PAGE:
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a bit of background:

I come from an environment where we all started to learn programming with Excel VBA and later VB6 (yeah, VB6 - but we were young and it was great fun these days). So to me, it was a completely natural way of getting started with programming.

I later worked in a VB-related programming forum where a major part of the community comprised exactly these young amateur programmers. Now of course, VB is a dying language so we made a transition into .NET languages (C# and VB.NET), but the number of visitors was (and is) steadily declining. It's these young programming kids that we'are lacking in particular.

We could have well attributed this solely to VB, but I looked around in other forums and they all seem to face similar problems.

So my question is

Where are today's programming kids gone? Is .NET "more professional" in a way that it attracts fewer junior programmers than the older languages (VBC, Delphi, Pascal, whatever one used to start with) did? Or is it a broader phenomenon that we've got fewer "new blood" today?

Does anyone have similar (or contrary) experience in this points? Where have the kids gone and which languages are they using (hopefully not all Java/Javascript :D )? Or maybe it's the concept of forums that's on the decline?!

I'd just want to collect some thoughts here, and hopefully hard data if it should be available. Thanks

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closed as off topic by gnat, Ryathal, Walter, Thomas Owens Aug 2 '12 at 13:58

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My son (14) is having tremendous fun with both Python and Javascript.. Also, the Google Code-in has had no problems attracting kids-that-code. –  Martijn Pieters Aug 2 '12 at 12:31
    
Could downvoters please care to explain why? Also: I know this question is subjective, but if this isn't the appropriate place to ask, please name another? This isn't Stackoverflow after all –  Dario Aug 2 '12 at 12:37
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Wow, -4 on the question and no one bothers to explain what's wrong? That's embarrassing! Please point out why this isn't a constructive question in the sense of programmers.stackexchange.com/… –  Dario Aug 2 '12 at 13:55
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Hi Dario, I suspect the downvotes are because this question really can't be answered, and all the answers will likely be speculation or personal stories. In addition, the scope of Programmers has changed from the original Programmers scope, so this type of question is no longer considered on-topic for the site. –  Rachel Aug 2 '12 at 15:03
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@Dario: I'm noticing that people here are afraid of posts containing rant, even though it's a valid form of expression, open discussions, or questions not answerable directly. Usually the response is to post in chat, which quite often is a nonsense talk, or some dedendforum.stackexchange.com. Sometimes I hate this, because interesting questions or discussions are closed in seconds, and there is no alternative to SE with such high profile of attendance. –  Coder Aug 3 '12 at 23:28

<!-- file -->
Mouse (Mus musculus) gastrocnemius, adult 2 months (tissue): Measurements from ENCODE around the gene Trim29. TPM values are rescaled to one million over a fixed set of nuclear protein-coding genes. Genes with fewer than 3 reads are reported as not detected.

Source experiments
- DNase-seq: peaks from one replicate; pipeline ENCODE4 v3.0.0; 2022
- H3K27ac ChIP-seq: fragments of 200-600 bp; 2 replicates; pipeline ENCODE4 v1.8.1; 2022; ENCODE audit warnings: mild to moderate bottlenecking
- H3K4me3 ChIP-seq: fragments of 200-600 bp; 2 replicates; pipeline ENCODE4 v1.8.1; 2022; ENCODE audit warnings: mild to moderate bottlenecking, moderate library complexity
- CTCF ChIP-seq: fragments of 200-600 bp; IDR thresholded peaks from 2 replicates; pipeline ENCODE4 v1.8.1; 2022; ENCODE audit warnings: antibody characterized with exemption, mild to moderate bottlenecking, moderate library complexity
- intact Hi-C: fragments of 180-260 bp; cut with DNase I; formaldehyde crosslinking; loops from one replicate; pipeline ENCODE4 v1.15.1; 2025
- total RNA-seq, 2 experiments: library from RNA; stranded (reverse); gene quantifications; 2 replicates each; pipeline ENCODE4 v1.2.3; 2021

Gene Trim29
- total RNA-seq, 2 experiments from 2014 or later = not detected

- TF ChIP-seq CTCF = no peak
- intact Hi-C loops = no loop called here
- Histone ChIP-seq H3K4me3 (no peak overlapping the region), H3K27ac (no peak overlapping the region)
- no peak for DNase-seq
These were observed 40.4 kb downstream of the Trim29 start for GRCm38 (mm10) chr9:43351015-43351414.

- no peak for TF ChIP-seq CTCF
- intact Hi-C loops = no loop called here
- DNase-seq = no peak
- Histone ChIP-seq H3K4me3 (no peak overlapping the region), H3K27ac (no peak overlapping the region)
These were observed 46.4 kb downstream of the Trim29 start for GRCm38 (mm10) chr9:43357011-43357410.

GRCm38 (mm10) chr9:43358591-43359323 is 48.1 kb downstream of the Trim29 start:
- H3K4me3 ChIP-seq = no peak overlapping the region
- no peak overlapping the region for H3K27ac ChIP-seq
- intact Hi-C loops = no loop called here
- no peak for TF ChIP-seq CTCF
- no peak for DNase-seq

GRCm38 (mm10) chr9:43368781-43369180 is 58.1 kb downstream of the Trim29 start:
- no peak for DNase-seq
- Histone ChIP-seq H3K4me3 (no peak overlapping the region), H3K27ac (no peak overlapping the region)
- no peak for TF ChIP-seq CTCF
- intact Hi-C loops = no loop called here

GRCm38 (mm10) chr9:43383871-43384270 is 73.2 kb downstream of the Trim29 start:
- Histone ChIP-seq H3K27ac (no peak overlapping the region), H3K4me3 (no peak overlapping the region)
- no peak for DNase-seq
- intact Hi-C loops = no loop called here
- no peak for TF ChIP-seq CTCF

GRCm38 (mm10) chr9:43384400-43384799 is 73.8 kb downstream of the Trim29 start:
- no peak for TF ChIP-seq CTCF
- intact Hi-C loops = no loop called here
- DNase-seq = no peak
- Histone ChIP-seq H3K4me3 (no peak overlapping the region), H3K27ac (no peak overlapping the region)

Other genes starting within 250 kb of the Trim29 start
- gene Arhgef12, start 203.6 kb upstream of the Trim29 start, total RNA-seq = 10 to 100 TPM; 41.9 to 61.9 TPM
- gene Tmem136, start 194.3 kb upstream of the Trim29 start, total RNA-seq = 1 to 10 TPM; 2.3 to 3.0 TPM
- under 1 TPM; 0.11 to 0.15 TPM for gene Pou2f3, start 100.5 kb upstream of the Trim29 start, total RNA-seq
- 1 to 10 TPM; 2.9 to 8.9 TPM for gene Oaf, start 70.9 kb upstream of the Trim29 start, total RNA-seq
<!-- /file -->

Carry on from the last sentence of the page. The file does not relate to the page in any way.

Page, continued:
1 Answer 1

Starter languages are intentionally simple. LOGO and BASIC are some examples of "streamlined" languages that simplify the process of teaching programming. Unfortunately, they suffer from not being able to play nicely with other applications such as Internet based apps.

There is a related challenge with "useful" programming languages that makes them harder to learn as a first language. The .NET framework is huge. Comparatively speaking, so are Java and C++ with their associated frameworks that are required to write the more interesting programs. "More interesting" is defined as having visuals; themed UI, DB interaction; or integration with other applications. Unfortunately, "more interesting" means a steep learning curve as well. Even good, old C can be tortuously convoluted once pointers start getting introduced. And good luck connecting to a web service in C without a supporting library.

STEM (Science, Technology, Engineering, and Math) programs are supplanting some of those strictly programming activities. That's not necessarily a bad thing, but you asked "where have the kids gone?" Robotics programs, such as with Lego Mindstorms are another, related example of where programming kids are going.

What languages the "kids" are using depends upon what they're trying to do. Writing a webpage? Probably javascript or perhaps python or perl or HTML# or whatever. Robotics work or Arduino hacking? Probably C and the Arduino language.

I would argue that more could be done to increase STEM participation, but that's another question. VB forums and the like are dying off simply because they don't hold relevance for what people are trying to do today. The user base has shifted on to other projects.

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